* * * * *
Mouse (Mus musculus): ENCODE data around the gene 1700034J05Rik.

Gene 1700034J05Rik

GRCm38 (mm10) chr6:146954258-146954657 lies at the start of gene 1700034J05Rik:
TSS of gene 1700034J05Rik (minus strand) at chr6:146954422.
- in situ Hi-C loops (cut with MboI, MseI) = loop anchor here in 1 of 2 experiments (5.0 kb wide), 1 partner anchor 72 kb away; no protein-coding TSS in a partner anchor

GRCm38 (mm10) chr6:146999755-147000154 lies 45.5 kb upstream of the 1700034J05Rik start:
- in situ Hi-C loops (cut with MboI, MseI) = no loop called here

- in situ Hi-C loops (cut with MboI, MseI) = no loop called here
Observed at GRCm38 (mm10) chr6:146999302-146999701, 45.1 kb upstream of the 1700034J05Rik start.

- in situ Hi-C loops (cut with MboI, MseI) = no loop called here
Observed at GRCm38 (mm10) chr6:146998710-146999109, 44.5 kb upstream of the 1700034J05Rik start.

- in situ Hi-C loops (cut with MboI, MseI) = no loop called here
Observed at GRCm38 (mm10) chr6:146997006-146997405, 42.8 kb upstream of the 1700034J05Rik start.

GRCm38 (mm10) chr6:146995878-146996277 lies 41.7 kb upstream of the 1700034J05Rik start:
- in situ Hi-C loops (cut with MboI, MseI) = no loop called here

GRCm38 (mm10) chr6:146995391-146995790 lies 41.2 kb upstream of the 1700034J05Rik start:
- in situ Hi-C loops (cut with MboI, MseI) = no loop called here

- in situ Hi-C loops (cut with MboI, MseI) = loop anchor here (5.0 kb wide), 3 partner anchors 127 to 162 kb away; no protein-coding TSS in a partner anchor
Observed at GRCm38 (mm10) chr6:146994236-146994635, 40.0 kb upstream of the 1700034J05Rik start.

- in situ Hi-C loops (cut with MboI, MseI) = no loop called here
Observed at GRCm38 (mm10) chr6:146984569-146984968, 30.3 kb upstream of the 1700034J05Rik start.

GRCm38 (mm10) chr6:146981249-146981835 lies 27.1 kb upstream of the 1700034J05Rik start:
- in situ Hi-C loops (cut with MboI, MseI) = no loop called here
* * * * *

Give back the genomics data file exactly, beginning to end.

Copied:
Mouse (Mus musculus): ENCODE data around the gene 1700034J05Rik.

Gene 1700034J05Rik

GRCm38 (mm10) chr6:146954258-146954657 lies at the start of gene 1700034J05Rik:
TSS of gene 1700034J05Rik (minus strand) at chr6:146954422.
- in situ Hi-C loops (cut with MboI, MseI) = loop anchor here in 1 of 2 experiments (5.0 kb wide), 1 partner anchor 72 kb away; no protein-coding TSS in a partner anchor

GRCm38 (mm10) chr6:146999755-147000154 lies 45.5 kb upstream of the 1700034J05Rik start:
- in situ Hi-C loops (cut with MboI, MseI) = no loop called here

- in situ Hi-C loops (cut with MboI, MseI) = no loop called here
Observed at GRCm38 (mm10) chr6:146999302-146999701, 45.1 kb upstream of the 1700034J05Rik start.

- in situ Hi-C loops (cut with MboI, MseI) = no loop called here
Observed at GRCm38 (mm10) chr6:146998710-146999109, 44.5 kb upstream of the 1700034J05Rik start.

- in situ Hi-C loops (cut with MboI, MseI) = no loop called here
Observed at GRCm38 (mm10) chr6:146997006-146997405, 42.8 kb upstream of the 1700034J05Rik start.

GRCm38 (mm10) chr6:146995878-146996277 lies 41.7 kb upstream of the 1700034J05Rik start:
- in situ Hi-C loops (cut with MboI, MseI) = no loop called here

GRCm38 (mm10) chr6:146995391-146995790 lies 41.2 kb upstream of the 1700034J05Rik start:
- in situ Hi-C loops (cut with MboI, MseI) = no loop called here

- in situ Hi-C loops (cut with MboI, MseI) = loop anchor here (5.0 kb wide), 3 partner anchors 127 to 162 kb away; no protein-coding TSS in a partner anchor
Observed at GRCm38 (mm10) chr6:146994236-146994635, 40.0 kb upstream of the 1700034J05Rik start.

- in situ Hi-C loops (cut with MboI, MseI) = no loop called here
Observed at GRCm38 (mm10) chr6:146984569-146984968, 30.3 kb upstream of the 1700034J05Rik start.

GRCm38 (mm10) chr6:146981249-146981835 lies 27.1 kb upstream of the 1700034J05Rik start:
- in situ Hi-C loops (cut with MboI, MseI) = no loop called here